Two seconds. Maybe three. Michael Jackson glides backward on the balls of his feet. Two kids in Liverpool shake hands at a church social. Feedback flies as Bob Dylan plugs into an amp. Duh, duh duh duh. Duh duh. Duh duh duh. Duh duh — the first 11 notes of ”Louie Louie,” an automatic howl of debauchery. A guy in the Bronx runs two turntables through the same speakers and l-l-l-likes what he hears. Some of the biggest seismic shifts in the history of pop culture can be traced to a tiny impulse, a blast of courage, a mistake. A moment, followed by a gasp, followed by a brand-new world: That is the essence of rock & roll.
Through all of its mutations and revolutions, pop music has always boiled down to the same split-second manifestation of freakish wizardry. In this issue, EW strives to capture the best of those moments and — call us listful thinkers — rank them from 1 to 100. Some of these moments had a deep impact on the way we live now. Some didn’t — they’re just really funny or weird or fleeting, like pop itself. Scores of 20th-century pioneers blazed the way: Pop would be nowhere without the grace of Cole Porter and Duke Ellington and George Gershwin, the cool authority of Louis Armstrong and Hank Williams and Bill Monroe and Frank Sinatra, the fearless quests of Robert Johnson and Bessie Smith and Billie Holiday and Charlie Parker, the heroism of Woody Guthrie. But we begin our saga after them, outside of traditional American genres like jazz and country. We begin in the boom and glare of a new day, when everything could change in the blink of an eye, the shriek of a teenage girl, or the quiver of a pelvis…
The story of rock & roll’s creation is the story of integration — or at least appropriation. Producer Sam Phillips’ famously prophetic pre-Elvis assertion, ”If I could find a white man who had the Negro sound and Negro feel, I could make a billion dollars,” attests to that. And while preppy Pat Boone made a Fats Domino tune safe for the masses, Domino’s subsequent hit ”Blueberry Hill” was itself a remake of a Gene Autry chestnut. The color blue suddenly mattered more than black and white all over when Carl Perkins’ ”Blue Suede Shoes” became the first record to hit the pop, country, and R&B charts.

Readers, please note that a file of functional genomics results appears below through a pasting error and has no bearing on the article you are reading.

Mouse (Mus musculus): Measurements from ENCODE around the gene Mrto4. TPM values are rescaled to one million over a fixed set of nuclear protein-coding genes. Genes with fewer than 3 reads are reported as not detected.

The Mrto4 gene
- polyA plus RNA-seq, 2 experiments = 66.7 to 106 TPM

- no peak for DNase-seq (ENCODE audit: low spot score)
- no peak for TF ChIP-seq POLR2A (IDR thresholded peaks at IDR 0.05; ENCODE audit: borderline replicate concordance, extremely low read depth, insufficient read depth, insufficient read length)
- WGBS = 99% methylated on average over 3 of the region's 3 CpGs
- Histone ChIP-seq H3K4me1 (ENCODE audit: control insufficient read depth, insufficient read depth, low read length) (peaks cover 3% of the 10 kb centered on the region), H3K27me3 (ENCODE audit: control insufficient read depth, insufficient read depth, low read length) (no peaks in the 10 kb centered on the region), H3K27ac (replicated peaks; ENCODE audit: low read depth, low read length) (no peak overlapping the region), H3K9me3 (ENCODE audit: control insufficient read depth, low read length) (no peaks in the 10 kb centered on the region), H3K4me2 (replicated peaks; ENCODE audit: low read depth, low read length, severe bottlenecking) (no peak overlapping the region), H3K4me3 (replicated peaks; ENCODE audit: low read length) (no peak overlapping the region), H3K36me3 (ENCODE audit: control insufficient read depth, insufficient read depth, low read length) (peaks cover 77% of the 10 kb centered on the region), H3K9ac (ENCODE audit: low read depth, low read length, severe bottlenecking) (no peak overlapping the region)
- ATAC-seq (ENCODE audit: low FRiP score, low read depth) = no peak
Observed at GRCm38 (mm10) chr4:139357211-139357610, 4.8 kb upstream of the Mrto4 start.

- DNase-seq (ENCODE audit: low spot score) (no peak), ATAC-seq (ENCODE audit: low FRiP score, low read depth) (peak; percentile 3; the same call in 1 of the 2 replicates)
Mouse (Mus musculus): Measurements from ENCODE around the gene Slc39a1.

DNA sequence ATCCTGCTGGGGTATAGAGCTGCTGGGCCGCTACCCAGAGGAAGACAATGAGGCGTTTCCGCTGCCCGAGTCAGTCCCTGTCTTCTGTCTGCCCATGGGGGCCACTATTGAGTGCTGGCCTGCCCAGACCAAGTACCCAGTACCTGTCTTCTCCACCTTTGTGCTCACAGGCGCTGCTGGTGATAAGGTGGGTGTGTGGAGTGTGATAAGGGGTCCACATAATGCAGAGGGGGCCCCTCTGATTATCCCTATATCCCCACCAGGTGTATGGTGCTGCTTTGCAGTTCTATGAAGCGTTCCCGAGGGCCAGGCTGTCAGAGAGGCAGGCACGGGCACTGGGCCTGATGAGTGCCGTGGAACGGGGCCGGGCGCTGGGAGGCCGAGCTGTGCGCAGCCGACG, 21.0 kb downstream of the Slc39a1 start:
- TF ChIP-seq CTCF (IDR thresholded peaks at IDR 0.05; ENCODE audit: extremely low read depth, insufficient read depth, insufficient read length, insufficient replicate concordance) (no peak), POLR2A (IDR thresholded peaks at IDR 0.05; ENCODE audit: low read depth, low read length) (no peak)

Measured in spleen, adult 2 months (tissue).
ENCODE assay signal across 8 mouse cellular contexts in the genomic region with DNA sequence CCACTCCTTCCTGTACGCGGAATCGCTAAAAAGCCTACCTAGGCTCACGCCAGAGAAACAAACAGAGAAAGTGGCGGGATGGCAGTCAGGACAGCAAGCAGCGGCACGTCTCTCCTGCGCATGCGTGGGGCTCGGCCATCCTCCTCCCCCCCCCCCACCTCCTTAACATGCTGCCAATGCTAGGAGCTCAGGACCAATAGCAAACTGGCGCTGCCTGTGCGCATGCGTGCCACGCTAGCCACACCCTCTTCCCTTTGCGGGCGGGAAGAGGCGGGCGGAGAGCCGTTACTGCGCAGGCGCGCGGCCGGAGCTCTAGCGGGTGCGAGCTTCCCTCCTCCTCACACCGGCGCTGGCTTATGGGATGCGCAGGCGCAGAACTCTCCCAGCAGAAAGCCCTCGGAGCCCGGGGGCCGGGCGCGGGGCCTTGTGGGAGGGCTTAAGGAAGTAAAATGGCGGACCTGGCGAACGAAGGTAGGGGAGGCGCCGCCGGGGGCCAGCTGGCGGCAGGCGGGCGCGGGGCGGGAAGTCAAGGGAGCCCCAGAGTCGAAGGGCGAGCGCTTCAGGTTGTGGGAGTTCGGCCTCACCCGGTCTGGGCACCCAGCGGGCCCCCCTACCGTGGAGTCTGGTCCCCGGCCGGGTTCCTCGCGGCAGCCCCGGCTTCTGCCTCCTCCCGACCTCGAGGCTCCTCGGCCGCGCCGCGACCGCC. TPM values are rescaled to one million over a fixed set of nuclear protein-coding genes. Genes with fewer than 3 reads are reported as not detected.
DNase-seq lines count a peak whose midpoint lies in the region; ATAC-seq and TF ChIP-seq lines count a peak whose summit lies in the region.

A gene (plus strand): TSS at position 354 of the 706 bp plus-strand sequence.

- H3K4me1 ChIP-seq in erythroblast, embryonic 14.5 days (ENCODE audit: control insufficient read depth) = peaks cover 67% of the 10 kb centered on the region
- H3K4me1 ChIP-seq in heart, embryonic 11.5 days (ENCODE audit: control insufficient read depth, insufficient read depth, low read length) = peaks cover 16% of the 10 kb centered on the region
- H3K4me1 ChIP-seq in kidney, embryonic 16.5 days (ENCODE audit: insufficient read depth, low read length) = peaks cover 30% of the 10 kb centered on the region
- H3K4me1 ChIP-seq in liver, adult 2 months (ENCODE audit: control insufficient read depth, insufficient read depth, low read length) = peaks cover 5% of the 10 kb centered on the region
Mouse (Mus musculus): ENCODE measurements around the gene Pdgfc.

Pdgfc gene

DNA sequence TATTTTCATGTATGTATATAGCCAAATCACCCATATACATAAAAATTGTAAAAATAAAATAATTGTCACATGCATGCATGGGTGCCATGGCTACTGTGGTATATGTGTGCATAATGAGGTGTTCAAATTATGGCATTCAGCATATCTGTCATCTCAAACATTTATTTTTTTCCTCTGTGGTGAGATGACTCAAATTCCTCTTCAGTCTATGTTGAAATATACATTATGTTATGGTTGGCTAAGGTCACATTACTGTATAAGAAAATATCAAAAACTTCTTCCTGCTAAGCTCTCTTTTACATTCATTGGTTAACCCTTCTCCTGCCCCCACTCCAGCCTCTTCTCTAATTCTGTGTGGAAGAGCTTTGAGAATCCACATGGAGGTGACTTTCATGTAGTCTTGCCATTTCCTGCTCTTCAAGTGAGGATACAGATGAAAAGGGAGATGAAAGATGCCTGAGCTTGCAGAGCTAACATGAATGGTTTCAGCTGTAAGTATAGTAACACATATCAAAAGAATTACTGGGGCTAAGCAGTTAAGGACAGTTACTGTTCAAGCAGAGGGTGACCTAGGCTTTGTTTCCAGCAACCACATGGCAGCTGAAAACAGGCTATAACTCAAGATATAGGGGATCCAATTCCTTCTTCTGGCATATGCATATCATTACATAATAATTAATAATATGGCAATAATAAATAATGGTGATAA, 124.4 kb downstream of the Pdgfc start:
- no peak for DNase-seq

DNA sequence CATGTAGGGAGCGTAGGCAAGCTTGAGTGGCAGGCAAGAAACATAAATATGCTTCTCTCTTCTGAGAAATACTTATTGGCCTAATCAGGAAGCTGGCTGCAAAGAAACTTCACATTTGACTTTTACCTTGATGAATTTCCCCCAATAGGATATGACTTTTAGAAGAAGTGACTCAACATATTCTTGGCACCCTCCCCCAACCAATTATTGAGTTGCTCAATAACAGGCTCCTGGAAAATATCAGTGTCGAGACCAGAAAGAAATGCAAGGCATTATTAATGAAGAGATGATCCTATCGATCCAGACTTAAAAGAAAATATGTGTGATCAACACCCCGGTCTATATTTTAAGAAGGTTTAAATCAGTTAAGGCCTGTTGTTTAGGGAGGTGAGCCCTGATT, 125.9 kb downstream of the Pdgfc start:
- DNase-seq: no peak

That song was also one of the last to manage that feat; a return to fragmentation wasn’t far off. But for a few bright moments in the ’50s, the melting pot was boiling. In black music, the term rock & roll had been a euphemism for sex, and was even the title of a 1947 song by Wild Bill Moore. But the coinage really took off in ‘55, when Cleveland DJ Alan Freed — taking heat from parents and community leaders alarmed that white kids were flocking to his mostly black live revues and radio show — needed a pseudonym for R&B to throw adults off the scent. Rock & roll was the new name not just for the racy shuffles that Big Joe Turner, LaVern Baker, Hank Ballard, and Ray Charles already turned out, but for the mongrel urban-hillbilly stuff being conceived by the likes of Bill Haley, Little Richard, and Gene Vincent. Not placated for long, alarmists said it was the devil’s music…it wouldn’t last. As the rock & roll explosion of the mid-’50s became the true genesis for youth culture as the dominant culture in America, they should’ve known better: How could anyone have thought original sin was a passing fad?
Elvis? Sun Sessions begin: 7/5/54
”It was just an audition,” remembers Scotty Moore, the country guitarist brought in to back a nervous Elvis Presley for his Sun Records tryout. There weren’t many initial fireworks this Fifth of July; Elvis, apparently a Dean Martin wannabe, ran timidly through a succession of pop ballads. But just as quittin’ time (and a long future as a truck driver) seemed nigh, Presley broke into an obscure black blues tune, ”That’s All Right,” that the others recognized as pretty fly for a white guy. The result was a wonderful, world-changing, bastard amalgam art form lacking only a name. Fortunately, the tape was rolling. ”I don’t think there was any confidence that this would sell, or that they wouldn’t be run out of town for it,” says Presley biographer Peter Guralnick. ”But there was a sense of tremendous excitement, like ‘Eureka! I invented the telephone!”’ It was no accident, though, when the revved-up trio then turned bluegrass favorite ”Blue Moon of Kentucky” into a rave-up. ”I’m sure some of us said, ‘Better not let Bill Monroe hear that!”’ laughs Moore. ”But it didn’t matter to us where the song came from — country, R&B, whatever — if it felt good.” Musical blasphemy would never be this innocent again.